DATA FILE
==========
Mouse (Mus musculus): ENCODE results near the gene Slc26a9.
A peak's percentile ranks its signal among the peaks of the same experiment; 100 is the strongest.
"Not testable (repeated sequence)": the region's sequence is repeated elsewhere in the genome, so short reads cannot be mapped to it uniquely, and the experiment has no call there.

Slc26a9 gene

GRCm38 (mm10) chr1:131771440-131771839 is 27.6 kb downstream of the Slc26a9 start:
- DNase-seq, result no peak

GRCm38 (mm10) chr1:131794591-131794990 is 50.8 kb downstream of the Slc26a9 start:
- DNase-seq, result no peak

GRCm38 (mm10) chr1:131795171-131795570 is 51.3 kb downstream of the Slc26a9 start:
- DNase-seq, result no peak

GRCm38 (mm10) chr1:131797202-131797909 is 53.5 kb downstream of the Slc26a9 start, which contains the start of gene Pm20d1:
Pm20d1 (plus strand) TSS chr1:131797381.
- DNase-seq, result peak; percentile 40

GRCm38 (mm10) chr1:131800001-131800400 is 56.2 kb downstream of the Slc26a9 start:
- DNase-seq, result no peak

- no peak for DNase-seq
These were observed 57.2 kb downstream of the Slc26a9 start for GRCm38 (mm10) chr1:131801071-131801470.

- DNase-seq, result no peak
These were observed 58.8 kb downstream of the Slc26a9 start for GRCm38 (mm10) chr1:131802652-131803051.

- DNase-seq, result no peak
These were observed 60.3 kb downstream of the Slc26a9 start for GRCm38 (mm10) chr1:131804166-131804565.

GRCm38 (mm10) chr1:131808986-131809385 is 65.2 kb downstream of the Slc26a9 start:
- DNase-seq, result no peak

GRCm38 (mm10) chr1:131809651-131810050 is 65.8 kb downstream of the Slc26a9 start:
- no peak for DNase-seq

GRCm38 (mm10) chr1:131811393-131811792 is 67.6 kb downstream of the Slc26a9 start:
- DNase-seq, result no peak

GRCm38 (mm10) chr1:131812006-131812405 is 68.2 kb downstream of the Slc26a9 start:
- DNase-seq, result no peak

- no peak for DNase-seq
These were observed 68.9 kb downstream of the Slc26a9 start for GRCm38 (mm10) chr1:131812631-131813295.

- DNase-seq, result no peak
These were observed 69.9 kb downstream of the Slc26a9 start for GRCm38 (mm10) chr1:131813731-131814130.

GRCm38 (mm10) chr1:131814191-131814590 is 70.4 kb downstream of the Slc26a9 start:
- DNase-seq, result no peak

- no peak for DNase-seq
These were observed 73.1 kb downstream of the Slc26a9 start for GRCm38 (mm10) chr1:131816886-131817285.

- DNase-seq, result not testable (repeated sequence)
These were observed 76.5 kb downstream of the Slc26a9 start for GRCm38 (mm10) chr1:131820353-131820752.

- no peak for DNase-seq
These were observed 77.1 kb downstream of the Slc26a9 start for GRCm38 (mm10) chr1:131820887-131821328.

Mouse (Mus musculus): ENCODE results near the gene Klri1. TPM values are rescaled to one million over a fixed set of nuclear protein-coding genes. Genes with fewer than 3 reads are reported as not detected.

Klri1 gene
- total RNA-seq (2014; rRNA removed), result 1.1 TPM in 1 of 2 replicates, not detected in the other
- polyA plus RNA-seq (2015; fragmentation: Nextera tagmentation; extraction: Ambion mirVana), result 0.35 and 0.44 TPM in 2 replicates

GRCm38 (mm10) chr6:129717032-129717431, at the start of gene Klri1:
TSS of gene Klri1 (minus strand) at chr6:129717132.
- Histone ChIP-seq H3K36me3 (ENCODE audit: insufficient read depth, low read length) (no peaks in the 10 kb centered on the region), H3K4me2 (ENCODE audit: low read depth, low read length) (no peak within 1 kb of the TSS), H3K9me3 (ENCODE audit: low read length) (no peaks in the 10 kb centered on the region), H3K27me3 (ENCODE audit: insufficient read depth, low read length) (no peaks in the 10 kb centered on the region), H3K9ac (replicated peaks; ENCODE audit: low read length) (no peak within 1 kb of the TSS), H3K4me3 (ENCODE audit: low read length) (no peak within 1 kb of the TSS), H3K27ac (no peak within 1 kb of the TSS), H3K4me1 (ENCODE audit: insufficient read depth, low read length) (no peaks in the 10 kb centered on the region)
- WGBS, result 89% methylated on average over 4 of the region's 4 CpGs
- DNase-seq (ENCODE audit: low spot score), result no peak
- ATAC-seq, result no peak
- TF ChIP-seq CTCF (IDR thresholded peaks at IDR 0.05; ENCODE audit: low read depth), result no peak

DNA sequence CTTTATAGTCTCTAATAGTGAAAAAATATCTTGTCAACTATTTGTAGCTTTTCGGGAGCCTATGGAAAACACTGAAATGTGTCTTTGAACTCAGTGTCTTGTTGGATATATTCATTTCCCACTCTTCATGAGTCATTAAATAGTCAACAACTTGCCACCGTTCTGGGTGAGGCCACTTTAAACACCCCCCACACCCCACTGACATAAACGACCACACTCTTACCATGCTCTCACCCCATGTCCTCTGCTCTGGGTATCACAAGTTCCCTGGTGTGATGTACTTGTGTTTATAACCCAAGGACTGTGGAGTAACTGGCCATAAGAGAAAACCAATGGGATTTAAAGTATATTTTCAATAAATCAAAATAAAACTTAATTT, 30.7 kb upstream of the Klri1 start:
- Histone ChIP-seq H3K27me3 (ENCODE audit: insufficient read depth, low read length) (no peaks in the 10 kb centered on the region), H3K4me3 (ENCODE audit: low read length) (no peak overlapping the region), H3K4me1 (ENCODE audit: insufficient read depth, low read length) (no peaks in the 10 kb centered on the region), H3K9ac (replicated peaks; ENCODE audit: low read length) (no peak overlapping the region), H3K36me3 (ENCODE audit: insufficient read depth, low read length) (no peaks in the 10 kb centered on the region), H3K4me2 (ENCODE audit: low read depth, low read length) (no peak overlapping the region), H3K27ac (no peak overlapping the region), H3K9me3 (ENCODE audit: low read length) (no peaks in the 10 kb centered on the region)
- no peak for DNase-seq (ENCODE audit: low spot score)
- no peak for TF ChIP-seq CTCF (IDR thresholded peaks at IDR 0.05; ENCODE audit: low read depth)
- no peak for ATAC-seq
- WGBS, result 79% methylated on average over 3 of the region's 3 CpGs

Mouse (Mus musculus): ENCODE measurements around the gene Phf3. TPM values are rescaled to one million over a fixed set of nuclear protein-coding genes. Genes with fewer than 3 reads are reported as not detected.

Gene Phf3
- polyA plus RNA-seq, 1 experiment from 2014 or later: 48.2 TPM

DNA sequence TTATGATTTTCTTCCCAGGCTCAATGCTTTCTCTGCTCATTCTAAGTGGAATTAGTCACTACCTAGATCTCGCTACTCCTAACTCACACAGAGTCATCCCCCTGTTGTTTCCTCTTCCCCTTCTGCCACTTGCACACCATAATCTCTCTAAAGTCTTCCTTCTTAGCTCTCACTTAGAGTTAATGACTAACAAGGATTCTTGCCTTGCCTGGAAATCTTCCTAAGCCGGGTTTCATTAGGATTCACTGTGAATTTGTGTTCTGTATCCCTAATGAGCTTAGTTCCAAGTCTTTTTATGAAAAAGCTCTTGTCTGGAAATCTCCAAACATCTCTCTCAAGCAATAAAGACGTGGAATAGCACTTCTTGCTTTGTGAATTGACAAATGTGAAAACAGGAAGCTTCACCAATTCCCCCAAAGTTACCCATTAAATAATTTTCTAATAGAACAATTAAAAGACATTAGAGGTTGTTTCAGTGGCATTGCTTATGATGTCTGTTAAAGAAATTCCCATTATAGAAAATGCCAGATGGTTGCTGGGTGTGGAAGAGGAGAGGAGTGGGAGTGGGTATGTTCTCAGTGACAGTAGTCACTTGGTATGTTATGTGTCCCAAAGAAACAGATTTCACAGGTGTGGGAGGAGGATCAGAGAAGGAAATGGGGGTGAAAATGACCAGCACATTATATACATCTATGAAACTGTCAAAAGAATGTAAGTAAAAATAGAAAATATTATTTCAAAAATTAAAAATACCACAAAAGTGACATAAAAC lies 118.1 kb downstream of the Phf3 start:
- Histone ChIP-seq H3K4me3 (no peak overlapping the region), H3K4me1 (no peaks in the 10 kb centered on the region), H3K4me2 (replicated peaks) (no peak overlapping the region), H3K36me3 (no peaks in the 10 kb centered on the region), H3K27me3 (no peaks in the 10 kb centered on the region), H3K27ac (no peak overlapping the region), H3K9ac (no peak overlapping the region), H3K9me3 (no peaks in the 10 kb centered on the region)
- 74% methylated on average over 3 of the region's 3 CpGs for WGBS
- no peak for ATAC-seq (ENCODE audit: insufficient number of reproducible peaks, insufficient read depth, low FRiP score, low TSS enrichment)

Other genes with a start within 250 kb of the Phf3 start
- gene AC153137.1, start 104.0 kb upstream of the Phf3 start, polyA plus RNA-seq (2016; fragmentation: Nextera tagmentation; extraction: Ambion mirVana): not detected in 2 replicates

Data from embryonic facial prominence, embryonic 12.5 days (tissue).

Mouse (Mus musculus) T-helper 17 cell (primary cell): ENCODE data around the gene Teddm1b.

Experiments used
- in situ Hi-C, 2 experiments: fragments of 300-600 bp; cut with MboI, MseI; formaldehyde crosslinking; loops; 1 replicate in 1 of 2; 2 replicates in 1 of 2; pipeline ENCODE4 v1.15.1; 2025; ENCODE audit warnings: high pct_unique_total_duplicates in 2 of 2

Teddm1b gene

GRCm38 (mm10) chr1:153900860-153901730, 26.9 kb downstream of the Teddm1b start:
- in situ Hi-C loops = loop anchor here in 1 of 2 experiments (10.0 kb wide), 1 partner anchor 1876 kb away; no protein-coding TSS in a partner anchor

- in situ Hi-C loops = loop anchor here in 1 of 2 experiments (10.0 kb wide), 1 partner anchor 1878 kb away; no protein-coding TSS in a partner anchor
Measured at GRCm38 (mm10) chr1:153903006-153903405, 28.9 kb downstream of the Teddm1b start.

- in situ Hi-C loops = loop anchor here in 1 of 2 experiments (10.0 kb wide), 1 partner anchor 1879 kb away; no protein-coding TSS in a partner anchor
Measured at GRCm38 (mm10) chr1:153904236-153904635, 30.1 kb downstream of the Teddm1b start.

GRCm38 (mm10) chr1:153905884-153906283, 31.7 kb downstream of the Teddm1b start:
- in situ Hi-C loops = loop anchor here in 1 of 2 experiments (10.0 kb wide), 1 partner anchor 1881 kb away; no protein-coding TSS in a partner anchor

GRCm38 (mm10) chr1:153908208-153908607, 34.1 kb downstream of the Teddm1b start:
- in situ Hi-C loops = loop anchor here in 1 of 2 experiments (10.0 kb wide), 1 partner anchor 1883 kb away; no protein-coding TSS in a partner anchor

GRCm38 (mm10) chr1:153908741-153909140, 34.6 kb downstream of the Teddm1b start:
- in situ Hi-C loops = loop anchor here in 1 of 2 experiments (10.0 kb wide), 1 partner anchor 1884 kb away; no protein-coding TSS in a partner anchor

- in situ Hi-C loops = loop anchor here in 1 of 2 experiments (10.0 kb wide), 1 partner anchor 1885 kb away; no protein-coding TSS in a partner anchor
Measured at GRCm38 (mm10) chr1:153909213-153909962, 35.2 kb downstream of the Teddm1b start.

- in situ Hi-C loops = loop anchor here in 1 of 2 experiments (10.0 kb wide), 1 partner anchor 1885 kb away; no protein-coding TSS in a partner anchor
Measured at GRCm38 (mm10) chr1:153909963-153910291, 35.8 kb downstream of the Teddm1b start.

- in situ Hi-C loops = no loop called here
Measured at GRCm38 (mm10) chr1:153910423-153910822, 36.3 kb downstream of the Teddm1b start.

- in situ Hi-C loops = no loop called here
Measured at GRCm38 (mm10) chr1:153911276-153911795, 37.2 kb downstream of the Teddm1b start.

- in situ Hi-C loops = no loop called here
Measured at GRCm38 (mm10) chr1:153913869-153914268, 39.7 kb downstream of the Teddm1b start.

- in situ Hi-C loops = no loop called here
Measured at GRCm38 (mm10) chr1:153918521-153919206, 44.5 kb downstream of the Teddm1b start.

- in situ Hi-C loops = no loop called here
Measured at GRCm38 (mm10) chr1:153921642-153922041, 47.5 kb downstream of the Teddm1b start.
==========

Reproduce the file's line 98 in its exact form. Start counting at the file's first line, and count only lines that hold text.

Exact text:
Measured at GRCm38 (mm10) chr1:153921642-153922041, 47.5 kb downstream of the Teddm1b start.